Body image is a loaded topic, isn’t it? As adults, most of us carry some baggage of inferiority and discomfort from our life experiences, messages we’ve received about what’s right, beautiful and normal that are different from what we see in the mirror. We aim to raise our children to be free of this. Like so many social things, eventually it’s not something that parents and educators can control for their children. The larger society forces its culture on children for better and for worse. You have probably chosen Childpeace, in small or large part, because there’s some assurance that your child will be nurtured to feel positively about their unique body and unique abilities, and accepting of others different from them while at school. Influences from other hours in the day are also a factor: media on screens and out the car window and in stores, characters in books, even the news hour all weave their impressions of body image into the developing brains of our children.
Last week’s screening of Miss Representation was a powerful look at the negative effects of advertising and narrow media coverage of women. It shared a convincing message that girls’ body images invariably end up victims of media. There is a huge lack of varied role models, and so the stereotypes (and attendant negative self-images of females) continue into the next generation. ( we’ll be screening The Mask We Live In, addressing similar issues for males). There is the driving profit-motive of media that has lead to a hyper-manipulation of what we (and our children) are exposed to -- an “anything that gets attention” attitude. The film called for actions such as calling out offensive media, challenging stereotypes, educating society about misrepresentation and supporting more reasonable portrayals of females. This is not enough when you are raising the next generation.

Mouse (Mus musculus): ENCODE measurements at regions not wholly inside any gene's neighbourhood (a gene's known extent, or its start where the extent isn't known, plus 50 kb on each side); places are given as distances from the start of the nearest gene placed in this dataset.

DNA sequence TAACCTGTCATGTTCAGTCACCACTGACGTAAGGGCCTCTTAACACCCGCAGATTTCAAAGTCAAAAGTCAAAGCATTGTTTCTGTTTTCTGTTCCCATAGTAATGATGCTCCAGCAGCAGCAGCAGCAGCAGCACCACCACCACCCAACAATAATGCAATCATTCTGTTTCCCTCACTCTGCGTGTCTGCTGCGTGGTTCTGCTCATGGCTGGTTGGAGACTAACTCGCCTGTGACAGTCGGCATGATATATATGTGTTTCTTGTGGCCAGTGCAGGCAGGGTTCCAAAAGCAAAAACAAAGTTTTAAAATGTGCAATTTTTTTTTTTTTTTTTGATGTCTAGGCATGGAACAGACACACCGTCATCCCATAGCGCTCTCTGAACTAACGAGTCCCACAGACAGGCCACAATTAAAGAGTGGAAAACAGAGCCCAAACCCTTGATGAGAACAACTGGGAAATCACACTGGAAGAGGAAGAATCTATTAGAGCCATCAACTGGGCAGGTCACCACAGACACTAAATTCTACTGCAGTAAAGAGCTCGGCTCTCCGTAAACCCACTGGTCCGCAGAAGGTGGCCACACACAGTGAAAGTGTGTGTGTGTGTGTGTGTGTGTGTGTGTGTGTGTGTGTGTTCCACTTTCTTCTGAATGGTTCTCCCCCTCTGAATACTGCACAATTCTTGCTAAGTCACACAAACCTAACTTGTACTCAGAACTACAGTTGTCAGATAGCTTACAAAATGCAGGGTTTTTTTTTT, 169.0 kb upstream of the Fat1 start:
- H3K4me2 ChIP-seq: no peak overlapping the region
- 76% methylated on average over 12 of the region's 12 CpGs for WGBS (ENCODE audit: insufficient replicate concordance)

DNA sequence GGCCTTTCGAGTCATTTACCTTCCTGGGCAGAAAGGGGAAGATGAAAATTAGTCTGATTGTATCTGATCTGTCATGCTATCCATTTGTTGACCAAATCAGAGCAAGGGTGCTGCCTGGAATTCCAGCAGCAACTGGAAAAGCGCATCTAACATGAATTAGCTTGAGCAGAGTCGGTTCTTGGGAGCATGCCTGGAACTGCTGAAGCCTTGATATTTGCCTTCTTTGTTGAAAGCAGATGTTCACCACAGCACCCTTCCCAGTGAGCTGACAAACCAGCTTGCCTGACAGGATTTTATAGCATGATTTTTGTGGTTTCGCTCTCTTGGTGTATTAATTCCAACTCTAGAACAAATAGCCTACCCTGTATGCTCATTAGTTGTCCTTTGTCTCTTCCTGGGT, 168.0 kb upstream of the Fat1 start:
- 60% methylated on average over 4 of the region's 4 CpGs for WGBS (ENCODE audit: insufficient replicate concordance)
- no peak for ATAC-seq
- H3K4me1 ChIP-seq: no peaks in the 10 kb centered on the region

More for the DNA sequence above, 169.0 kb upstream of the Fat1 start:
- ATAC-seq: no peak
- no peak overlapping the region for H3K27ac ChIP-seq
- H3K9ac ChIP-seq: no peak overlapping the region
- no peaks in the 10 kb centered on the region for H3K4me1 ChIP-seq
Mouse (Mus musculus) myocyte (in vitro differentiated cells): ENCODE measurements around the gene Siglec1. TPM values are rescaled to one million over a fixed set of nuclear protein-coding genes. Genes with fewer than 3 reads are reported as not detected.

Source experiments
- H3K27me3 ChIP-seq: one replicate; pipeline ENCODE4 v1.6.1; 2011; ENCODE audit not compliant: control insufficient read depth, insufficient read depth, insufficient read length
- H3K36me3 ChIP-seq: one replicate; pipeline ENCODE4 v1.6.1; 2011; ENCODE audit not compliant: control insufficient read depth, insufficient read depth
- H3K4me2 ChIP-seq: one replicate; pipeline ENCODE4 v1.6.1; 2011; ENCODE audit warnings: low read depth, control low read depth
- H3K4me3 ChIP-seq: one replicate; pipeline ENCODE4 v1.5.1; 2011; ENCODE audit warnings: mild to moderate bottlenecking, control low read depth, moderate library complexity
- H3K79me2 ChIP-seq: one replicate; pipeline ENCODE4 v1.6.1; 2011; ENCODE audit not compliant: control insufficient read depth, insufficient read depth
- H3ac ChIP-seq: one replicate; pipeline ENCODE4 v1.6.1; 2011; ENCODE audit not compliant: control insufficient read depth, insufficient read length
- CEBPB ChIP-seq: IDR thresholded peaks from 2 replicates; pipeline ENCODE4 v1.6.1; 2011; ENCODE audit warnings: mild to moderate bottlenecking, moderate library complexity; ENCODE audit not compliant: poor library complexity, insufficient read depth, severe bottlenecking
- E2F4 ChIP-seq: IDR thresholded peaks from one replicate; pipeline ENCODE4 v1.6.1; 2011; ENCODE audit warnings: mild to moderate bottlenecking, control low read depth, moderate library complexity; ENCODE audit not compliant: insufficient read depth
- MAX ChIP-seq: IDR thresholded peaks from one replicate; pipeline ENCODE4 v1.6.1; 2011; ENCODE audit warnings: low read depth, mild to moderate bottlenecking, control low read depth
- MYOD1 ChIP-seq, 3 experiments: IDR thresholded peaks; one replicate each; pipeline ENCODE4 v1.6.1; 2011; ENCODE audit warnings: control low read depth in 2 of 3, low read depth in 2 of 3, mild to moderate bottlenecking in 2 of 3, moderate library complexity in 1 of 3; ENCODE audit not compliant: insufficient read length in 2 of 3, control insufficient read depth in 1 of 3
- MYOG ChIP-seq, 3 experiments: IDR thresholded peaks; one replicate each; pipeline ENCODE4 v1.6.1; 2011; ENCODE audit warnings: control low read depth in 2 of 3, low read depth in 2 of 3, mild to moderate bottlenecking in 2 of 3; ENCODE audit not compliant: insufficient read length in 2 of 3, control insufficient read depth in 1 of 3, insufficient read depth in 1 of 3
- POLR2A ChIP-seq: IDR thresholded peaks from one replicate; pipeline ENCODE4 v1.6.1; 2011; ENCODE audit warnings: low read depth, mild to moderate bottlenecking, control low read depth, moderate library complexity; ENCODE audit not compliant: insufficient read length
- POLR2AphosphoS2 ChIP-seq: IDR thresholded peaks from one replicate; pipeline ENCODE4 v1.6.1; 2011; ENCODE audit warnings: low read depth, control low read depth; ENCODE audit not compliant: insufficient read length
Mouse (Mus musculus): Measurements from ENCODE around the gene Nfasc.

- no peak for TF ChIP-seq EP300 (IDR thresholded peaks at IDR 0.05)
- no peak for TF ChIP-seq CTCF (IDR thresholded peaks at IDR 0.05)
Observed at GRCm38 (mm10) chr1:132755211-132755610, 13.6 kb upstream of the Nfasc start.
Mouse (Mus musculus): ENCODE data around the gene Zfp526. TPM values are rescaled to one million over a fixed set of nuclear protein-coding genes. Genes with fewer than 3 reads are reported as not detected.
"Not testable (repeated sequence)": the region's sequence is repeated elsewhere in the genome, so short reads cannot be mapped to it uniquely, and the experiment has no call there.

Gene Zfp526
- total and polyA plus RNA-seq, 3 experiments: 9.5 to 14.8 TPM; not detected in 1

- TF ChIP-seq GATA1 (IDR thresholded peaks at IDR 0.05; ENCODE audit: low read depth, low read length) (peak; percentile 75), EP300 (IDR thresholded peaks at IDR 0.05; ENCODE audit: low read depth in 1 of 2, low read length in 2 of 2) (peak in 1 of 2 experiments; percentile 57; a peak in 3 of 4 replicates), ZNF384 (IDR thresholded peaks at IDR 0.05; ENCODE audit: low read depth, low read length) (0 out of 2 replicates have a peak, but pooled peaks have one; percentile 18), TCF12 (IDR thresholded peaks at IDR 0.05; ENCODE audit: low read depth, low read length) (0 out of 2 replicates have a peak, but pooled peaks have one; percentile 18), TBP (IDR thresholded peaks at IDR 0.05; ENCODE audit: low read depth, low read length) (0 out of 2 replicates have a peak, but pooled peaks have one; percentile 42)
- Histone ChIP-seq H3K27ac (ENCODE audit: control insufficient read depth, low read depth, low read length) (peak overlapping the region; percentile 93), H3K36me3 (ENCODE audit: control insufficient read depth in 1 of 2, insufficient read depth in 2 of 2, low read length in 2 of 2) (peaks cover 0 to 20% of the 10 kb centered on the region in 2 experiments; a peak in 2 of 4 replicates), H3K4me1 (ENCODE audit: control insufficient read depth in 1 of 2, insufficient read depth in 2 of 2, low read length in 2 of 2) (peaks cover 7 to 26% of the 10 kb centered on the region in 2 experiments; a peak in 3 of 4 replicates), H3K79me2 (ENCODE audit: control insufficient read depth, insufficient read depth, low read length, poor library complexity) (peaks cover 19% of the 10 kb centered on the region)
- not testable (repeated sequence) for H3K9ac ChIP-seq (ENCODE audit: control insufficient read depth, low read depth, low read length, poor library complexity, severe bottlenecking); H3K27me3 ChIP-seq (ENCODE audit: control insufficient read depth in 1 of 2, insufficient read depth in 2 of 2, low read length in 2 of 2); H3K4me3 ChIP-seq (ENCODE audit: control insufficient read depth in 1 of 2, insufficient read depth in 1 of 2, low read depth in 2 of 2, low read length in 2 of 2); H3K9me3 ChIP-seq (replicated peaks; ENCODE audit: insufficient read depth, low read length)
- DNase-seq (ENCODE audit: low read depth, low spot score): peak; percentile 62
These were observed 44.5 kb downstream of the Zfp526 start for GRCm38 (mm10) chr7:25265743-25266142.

We can talk directly with our children about how the media equates thinness with everything positive. Currently in our society, if your child carries average to heavier weight she’ll have more challenges with body image. This link offers some good suggestions to nurture a healthy attitude for that body type. (A few tips in the article are to focus on fitness; be a good role model; reject deprivation; and rethink your views). We can educate them about how photoshop techniques are used to manipulate images. Having a conscious awareness that so many aspects of “photos” we see are fabrications, not reality, is a helpful tool for interpreting those images.
We can refrain from making comments about other people’s bodies; persistently hearing such comments teaches kids that it’s important to judge people’s looks. Children who have a slimmer build (in line with the “perfect” image) also suffer from comments, because they are put in positions of having to defend themselves from being objectified. Wouldn’t we rather have them internalize that being attractive to others is a combination of kindness, helpfulness, good humor and stimulating conversation?
Most importantly, we can model acceptance of and gratitude for our own bodies; our own body image is something that our children encounter every day in subtle ways. Beauty is a good thing in the world, and it is as varied as the number of humans on the planet. It’s surprising how hard it can be to actually live out this truth, and yet how integral it is for our children.